IT ONCE HAPPENED This story took place over 60 years ago and was recorded in the book Hilula D'Rabbi Shimon Bar Yochai by the author who witnessed the scene with his own eyes. The outer yard surrounding the room where the graves of Rabbi Shimon Bar Yochai (also known as the Rashbi) and his son were buried was jammed with Jews from all over Israel. They had come to Meron on Lag B'omer, the 33rd day of the counting of the omer. Lag B'Omer is the anniversary of the passing of the Rashbi, who had enjoined his disciples to celebrate, rather than mourn, on the day of his passing. Today, all of those gathered in Meron would cut the hair of their three-year-old sons for the first time, leaving only the side-locks. The voices of hundreds of Jews could be heard as they recited Psalms. There were Jews of all types, whose ancestors had come from all over the world. All were praying and begging G-d to help them raise their children in Torah and good deeds in the merit of Rabbi Shimon. It was already after mid-day on Friday and time to get ready for Shabbat. The visitors from Tiberias, Tzfat, Haifa and the residents from other cities and towns in the Galilee started to leave for their homes in order to arrive before the commencement of the Sabbath. Many of the visitors though, especially the ones from Jerusalem which is quite a distance, chose to remain in Meron for Shabbat. On Friday night, the beautiful melodies of the various groups praying reached the heights of the nearby mountains. Their hearts were overflowing as thousands of Jews joined together to dance and sing. Shabbat morning arrived and the men gathered in large groups to descend the valley to the small Meggido Lake where they immersed themselves to prepare for the morning prayers. When the morning prayers had finished a scream pierced the Sabbath atmosphere. A woman who had brought her son just yesterday for his first haircut was crying hysterically.

Her son had suddenly become sick and had died. Doctors who were sent from the British government to the area immediately put the entire section under quarantine. No one could come and no one could leave. Suddenly, the mother gathered the boy in her arms and went into the room where the Rashbi was buried. She placed the dead child on the Rashbi's grave and started crying out, "Oh great tzadik (righteous one). I, your servant, came in your honor to cut the hair of my child. I came to make my son, my first and only child, into a good Jew. I kept my promise to come here on Lag B'Omer. Only yesterday I held him here and cut his hair in song and joy. Now, great tzadik, how shall I return home without my child? How can I show my face in my home?" In the midst of her prayers, the mother arose and said, "Tzadik, Rabbi Shimon, I am laying down my child on your grave as he is. I beg of you, with tears, do not shame me. Give me back my child just as I brought him here. Let the holy name of Gd be exalted along with the name of the great tzadik. Let everyone know that there is a G-d ruling over this world." The woman concluded her prayers and left the room, leaving her son on the grave of the Rashbi. The doors of the room were closed as everyone left the room. A few moments later a child's scream was heard from behind the closed door. The mother ran into the room and to her great surprise she saw her son standing on his feet and crying for a glass of water. Happiness and commotion filled the room. The local doctors examining the child announced in wonder that this was not a natural occurrence or a normal incident, but rather a miracle which must have happened in the merit of the great Rabbi Shimon Bar Yochai. The government agents immediately reopened the gates and the masses once again poured inside. Everyone seeing the revived child pronounced the blessing "Blessed be G-d Who revives the dead."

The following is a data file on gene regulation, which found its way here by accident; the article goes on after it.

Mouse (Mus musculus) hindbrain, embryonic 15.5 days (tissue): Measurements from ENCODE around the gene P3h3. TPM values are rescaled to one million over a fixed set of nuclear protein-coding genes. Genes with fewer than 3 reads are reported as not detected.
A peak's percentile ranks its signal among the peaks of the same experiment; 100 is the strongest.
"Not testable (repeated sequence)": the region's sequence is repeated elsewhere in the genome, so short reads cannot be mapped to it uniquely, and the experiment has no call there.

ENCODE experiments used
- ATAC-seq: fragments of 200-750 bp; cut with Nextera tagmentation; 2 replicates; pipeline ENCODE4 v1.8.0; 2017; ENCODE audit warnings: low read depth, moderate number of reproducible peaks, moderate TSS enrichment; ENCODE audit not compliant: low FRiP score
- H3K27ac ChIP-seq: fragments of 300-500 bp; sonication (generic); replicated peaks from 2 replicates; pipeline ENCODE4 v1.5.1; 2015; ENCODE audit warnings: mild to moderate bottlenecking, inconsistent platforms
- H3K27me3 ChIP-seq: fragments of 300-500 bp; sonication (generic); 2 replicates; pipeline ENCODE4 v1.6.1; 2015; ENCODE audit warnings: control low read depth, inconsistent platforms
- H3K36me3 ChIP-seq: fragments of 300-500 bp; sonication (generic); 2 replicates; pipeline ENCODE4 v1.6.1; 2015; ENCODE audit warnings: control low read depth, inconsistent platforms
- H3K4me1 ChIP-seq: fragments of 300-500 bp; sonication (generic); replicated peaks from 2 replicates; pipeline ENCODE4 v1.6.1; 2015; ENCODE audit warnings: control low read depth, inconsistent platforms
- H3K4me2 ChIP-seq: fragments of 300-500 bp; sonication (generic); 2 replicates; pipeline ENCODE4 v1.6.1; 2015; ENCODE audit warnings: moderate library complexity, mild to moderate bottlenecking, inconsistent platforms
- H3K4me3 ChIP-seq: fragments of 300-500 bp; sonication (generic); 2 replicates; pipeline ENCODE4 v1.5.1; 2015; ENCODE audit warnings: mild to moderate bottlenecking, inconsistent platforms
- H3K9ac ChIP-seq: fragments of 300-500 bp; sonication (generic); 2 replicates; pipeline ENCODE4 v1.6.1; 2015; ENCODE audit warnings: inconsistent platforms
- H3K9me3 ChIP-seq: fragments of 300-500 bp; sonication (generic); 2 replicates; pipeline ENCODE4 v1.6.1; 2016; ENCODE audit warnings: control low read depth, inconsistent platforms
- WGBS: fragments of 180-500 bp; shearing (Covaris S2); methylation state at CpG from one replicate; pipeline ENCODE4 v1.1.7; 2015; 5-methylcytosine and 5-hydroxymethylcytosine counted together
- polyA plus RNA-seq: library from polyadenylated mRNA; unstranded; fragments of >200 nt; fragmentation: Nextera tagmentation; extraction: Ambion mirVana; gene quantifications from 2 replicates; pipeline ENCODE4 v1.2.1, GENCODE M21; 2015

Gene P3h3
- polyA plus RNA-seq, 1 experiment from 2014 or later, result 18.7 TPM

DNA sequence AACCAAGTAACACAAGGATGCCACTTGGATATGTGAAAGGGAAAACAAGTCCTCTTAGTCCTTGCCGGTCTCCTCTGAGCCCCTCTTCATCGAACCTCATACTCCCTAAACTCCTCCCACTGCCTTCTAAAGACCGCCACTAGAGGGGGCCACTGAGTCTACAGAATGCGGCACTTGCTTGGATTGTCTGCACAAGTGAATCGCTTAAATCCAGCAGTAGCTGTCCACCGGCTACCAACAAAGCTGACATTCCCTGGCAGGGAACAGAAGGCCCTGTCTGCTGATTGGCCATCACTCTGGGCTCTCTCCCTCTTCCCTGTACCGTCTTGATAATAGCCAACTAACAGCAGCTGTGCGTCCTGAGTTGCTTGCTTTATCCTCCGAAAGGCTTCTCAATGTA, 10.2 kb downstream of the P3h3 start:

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Torah timse

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Torah timse